"My Dear, Dear Ted"
"Please, when I am gone, teach the children to bring all their troubles to you"
In her surviving correspondence, Sieveking does not discuss her own marriage, despite the significance it must have had for her, given her political commitments. This 1898 letter to Edward Sieveking, the only one in the collection written in Isabel's own hand, highlights her expectations regarding his parental role as a father and gives us limited insight into her marriage. To be read "in case of [her] death," as its envelope asserts, the note mentions previous discussions of faith, particularly Edward's lack of "real" religious belief and his desire to attain it for which Isabel has "often prayed." Sieveking's letters hint at least at a communication of values akin to friendship between the two.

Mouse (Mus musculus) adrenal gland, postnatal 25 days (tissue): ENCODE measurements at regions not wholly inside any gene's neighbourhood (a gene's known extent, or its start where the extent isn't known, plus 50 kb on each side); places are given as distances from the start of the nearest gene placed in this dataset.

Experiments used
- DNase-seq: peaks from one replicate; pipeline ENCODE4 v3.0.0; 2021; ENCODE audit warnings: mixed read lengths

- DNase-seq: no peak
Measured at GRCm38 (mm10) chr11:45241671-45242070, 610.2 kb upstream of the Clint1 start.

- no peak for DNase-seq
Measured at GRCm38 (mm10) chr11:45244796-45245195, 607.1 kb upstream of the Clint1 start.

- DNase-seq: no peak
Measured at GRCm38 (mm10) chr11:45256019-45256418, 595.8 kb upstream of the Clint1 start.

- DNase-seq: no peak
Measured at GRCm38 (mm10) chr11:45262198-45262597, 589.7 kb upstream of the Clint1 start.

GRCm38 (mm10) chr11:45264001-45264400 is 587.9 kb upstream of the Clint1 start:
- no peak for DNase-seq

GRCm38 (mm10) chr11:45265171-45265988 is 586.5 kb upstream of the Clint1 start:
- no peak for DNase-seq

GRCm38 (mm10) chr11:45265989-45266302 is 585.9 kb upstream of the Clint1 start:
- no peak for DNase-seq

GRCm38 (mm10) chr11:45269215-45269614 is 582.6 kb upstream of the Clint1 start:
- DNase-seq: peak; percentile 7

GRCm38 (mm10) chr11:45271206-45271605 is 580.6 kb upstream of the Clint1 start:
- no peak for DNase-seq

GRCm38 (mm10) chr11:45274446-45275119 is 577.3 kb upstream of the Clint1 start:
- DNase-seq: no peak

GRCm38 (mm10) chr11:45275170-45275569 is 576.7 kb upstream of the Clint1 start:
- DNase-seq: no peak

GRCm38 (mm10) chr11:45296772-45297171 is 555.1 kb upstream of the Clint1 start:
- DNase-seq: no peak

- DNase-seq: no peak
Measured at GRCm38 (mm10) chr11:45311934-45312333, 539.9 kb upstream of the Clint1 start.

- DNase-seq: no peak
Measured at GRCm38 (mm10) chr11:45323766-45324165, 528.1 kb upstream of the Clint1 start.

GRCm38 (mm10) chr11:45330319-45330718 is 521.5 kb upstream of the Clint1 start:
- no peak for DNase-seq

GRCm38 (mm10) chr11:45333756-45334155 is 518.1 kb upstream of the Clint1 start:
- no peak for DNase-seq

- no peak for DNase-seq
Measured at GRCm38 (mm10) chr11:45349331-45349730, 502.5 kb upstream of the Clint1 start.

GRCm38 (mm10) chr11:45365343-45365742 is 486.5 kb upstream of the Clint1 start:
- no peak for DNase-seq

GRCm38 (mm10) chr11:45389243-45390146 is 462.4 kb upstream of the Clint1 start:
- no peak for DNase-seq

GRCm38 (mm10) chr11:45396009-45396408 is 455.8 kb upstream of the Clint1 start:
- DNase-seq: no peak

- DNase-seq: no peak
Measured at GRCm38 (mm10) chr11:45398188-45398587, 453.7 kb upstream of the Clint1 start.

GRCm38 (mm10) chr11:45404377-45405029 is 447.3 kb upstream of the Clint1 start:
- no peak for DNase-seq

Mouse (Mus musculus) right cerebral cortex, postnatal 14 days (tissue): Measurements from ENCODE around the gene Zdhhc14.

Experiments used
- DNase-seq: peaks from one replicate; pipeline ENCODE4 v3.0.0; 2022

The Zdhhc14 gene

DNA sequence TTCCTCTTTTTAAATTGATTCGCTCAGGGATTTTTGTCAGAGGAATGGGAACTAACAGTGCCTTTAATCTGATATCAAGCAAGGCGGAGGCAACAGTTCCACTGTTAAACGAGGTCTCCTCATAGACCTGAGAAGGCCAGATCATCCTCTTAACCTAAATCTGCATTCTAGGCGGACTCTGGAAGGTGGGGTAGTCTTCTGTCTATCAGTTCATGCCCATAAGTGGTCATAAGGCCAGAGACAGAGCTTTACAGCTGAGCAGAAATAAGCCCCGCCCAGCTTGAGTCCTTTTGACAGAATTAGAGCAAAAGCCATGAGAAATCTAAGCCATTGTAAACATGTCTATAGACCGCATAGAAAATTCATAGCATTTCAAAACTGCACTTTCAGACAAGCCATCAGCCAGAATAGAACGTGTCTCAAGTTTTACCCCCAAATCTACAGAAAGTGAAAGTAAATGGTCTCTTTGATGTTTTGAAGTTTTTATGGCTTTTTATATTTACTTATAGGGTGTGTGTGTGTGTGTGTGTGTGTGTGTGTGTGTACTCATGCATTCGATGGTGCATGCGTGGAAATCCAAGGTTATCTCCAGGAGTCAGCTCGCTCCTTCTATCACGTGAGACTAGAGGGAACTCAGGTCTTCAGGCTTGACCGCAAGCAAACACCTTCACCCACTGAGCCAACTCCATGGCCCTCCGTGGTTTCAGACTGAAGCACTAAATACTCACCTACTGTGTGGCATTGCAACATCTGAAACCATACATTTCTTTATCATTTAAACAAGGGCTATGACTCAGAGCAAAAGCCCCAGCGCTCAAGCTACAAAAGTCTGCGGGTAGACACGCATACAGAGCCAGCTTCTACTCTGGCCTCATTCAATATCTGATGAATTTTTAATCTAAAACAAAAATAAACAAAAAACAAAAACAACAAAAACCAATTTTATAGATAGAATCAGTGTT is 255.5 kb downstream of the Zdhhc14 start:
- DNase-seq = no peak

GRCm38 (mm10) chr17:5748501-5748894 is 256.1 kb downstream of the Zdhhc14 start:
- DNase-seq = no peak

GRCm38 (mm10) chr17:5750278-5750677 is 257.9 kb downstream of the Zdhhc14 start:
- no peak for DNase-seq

The intimate salutation and signature of the letter, to "My dear, dear Ted" from "Your loving, Billy," also indicate a sincere affection for her spouse. However, the letter is far from passionate. Its overall tone might best be described as pleading, its most frequently repeated word being "please." This is not a love letter or even, apart from its concluding line, "Please forgive me when I've vexed you, dear," a final tribute to their relationship. Its purpose is limited to practical instructions about how she would like her children raised in her absence. Sieveking primarily desired that Ted raise them to "be good men," to continue to allow them "to go saying their prayers" despite his more secular leanings, and to take his paternal duties in dealing seriously and "carefully" with the "troubles" brought to him by the children. She also exhorts him to speak of her often so that they will not forget her after her death. The model of fatherhood Sieveking lays out for him is distinctly an assumption of her own philosophy of motherhood.